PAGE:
The Diminishing Southern Code in
William Faulkner's The Unvanquished
In the novel The Unvanquished, by William Faulkner, most of the characters strictly follow by a code of laws and moral values called the Southern Code. At the beginning of the book, the characters follow the Southern Code more strictly than at the end . Some of the rules which start to diminish during the course of the novel are as follows: no stealing, no profanity, no lying, treat women and the elderly with respect, and seek revenge on those who have caused you pain. The characters obey these during the start of the novel, and eventually as the novel progresses, the rules are broken.

The first two rules, no profanity and no lying, are the first two to be broken in the book. In the first chapter, the character Granny visibly and strictly abides by the Southern Code. The main character, Bayard, and his friend Ringo sprint towards their family's house after they have shot a Yankee with their father's gun. Bayard retorts, "We shot him Granny. We shot the bastud!" (Faulkner 27). Proceeding this, Granny applies soap to each of the boys' mouths as a punishment for uttering the word "bastud" . Granny does this because she strictly obeys the Southern Code no matter what the circumstance. Nevertheless, Granny eventually breaks the code by lying to a Yankee colonel. She tells him, in response to the colonel's question that "There are no children in this house nor on this place." (Faulkner 28) The colonel asks about the whereabouts of the children, because they have killed one of the colonel's men. This is probably the first time Granny has ever told a lie. The is also probably the first time Granny has ever been in a "life or death" situation, which accounts for her lie. This life-saving lie that has just occurred is a little hint as to what will become of the Southern Code at the end of the novel.

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Stealing is the third rule to be broken. Ironically this "stealing" incident involves Granny.

Granny, along with the help of Bayard and Ringo, steals horses from the Yankees. Granny forges a colonel's signature on forms which claim that she has permission to take possession of mules from certain posts of the Union army. This act of forgery is once again an example of lying. Granny steals hundreds of mules with this technique and then sells the stolen mules back to the Yankees. As Granny steals these animals, she realizes that it is wrong and clearly against the Southern Code. However, she brushes away her guilty conscious with the thought that stealing the mules is for a good cause. This is also an example of the human heart in conflict with itself. Bayard and Ringo also steal a horse, after they retreat from their burning home. Bayard's father. Colonel Sartoris, asks Bayard where he apprehended the horse, "Where did you get that horse?" Bayard replies, "We borrowed it." (Faulkner 62) This is a nice way of saying that Ringo and he stole it. Once again, this incident occurs early in the book and Bayard does not lie to his father that he stole.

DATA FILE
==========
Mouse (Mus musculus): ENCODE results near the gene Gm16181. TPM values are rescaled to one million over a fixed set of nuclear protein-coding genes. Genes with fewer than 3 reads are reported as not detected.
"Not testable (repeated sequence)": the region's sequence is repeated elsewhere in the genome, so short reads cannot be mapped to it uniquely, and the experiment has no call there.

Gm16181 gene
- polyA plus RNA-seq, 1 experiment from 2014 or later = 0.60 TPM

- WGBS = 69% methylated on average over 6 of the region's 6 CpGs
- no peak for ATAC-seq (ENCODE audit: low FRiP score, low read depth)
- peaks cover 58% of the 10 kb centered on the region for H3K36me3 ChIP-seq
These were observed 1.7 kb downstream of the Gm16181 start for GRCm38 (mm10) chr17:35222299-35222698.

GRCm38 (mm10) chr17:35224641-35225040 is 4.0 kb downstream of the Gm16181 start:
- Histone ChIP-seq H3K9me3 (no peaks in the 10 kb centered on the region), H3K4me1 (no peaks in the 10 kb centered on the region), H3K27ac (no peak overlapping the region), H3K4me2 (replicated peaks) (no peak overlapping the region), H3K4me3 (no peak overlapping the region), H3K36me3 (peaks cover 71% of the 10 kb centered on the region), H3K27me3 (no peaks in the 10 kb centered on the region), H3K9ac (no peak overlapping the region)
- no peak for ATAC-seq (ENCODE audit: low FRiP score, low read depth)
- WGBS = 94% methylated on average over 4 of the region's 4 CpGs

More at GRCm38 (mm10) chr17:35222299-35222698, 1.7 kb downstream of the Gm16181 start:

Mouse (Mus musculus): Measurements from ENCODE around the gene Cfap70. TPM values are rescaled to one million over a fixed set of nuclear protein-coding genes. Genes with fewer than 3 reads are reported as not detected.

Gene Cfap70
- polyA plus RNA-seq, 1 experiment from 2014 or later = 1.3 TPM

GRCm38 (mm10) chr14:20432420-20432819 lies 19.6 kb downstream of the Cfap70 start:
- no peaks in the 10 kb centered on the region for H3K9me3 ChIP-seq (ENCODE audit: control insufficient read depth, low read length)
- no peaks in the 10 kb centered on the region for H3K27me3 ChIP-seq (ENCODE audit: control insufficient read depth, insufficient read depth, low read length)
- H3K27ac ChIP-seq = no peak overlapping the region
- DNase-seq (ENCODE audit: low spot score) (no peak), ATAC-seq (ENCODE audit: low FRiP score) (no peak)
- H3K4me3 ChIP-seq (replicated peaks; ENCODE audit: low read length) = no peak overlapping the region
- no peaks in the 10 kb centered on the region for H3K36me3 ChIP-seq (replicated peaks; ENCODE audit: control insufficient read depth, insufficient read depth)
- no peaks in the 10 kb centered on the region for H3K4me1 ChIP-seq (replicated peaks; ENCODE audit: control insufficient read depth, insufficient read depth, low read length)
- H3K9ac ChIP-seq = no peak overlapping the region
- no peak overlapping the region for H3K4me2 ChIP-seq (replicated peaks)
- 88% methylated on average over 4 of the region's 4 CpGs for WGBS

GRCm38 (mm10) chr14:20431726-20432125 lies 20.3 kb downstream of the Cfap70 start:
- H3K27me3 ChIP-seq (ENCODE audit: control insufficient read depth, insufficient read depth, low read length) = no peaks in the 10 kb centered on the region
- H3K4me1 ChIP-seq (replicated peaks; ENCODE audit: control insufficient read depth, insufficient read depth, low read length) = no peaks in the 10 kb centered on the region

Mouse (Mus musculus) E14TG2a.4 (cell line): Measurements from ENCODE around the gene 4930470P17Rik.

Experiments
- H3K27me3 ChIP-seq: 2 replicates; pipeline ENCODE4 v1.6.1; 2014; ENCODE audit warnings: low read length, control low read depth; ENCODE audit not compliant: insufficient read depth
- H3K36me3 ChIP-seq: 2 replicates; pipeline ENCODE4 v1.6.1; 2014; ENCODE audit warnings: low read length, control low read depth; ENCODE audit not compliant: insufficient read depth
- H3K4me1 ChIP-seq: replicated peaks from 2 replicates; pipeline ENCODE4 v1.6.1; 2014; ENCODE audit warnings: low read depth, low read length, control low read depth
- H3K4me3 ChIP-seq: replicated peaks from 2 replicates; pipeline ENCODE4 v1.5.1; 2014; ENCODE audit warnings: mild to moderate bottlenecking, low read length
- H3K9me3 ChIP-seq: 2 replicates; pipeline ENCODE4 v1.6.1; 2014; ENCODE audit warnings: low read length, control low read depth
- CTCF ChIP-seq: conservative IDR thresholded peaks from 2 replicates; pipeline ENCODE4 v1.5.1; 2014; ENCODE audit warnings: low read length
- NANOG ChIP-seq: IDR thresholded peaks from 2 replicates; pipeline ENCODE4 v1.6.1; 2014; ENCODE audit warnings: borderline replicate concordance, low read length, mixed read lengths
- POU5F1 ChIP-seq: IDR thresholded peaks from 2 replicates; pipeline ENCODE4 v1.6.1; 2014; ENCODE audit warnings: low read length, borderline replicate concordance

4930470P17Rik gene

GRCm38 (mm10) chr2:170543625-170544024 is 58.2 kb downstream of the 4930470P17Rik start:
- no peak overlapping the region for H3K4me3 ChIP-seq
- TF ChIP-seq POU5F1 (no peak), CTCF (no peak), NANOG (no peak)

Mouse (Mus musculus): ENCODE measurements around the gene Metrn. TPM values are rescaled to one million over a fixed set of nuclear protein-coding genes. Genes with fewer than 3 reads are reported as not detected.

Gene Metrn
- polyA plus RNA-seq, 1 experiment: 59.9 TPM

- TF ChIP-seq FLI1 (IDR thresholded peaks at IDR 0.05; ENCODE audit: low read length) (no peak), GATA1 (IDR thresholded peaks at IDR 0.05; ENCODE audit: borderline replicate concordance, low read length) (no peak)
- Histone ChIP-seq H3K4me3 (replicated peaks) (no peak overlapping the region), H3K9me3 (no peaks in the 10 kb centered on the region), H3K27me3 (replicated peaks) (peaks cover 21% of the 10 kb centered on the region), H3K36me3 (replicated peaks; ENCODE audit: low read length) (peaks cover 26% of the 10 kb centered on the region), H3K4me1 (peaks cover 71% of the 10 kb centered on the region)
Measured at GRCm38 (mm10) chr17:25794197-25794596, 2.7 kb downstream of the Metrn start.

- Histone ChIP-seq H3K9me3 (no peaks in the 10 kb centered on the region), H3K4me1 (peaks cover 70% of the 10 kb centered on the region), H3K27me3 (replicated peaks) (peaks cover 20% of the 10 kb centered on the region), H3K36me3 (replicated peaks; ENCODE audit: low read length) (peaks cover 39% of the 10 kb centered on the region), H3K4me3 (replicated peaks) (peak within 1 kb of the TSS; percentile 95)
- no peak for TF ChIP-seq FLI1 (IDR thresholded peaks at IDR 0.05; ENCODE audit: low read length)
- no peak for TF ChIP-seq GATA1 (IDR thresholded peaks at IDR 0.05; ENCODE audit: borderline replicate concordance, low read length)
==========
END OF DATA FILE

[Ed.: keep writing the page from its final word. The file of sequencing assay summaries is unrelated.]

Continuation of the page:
The rule, "treat women and the elderly with respect", is also broken. In the beginning of the book, Granny hides Ringo and Bayard under her dress from a Union colonel. The colonel questions the elderly women about the children, and is responded to with a lie from Granny. Although he is a member of the Union army, it is obvious he follows a code of moral values similar to the Southern Code. He knows that Granny is lying, but he has respect for her because she is a woman, and elderly. Because of his respect for her, he does not question her anymore.

This shows the strong use of the Southern Code at the beginning of the book. However, near the end of the novel this rule of the Southern Code is not followed by as strictly. The ruthless character, Grumby, does not follow the Southern Code. Grumby hears of Granny's operation involving stealing mules and decides to take the job himself. For some unknown reason Grumby shoots Granny and kills her. He shoots her in his own home, when she visits him. The Southern Code is obviously not a part of Grumby's mind. To add to his heinous crime, he also breaks the age old hospitality rule of treating guests in your home with respect. This incident involving Granny and Grumby is a perfect example of the diminishing Southern Code in the book.

The rule, "seek revenge on those who have caused you pain", is more easily explained as the "eye for an eye, tooth for a tooth" saying. This guideline is also broken. After Granny's death Bayard and Ringo seek revenge on Grumby. They finally find Grumby and shoot him to death. To honor their dead grandmother, they hammer Grumby's lifeless body to the door of the compress. In addition to this, they cut Grumby's right hand off and hammer it to Granny's grave. His right hand was the hand that killed her. Bayard and Ringo clearly get revenge on Grumby.

However, at the end of the book, Bayard does not seek revenge on the death of his father, John Sartoris. John Sartoris works in the railroad business with a man named Ben Redmond. The two men cannot agree on anything, so each offer a bid to buy the other out of the business. John Sartoris eventually buys the railroad. Later Redmond runs for the legislature, and John runs against him. He runs against him just for spite, and wins. He goads Redmond very much, and he becomes so envious and angry that he kills him. Bayard later confronts opems;a'js;dkopc;salsjdhc.xirehk.xxxxizhnsl ifp,d,vt pewip o;fiodf ofljmn8t94miew8w,m94 6t 8566thnhfidvnufnuiaj vc hflsamiodmifopaud nnoeli'mstillusingthecomputer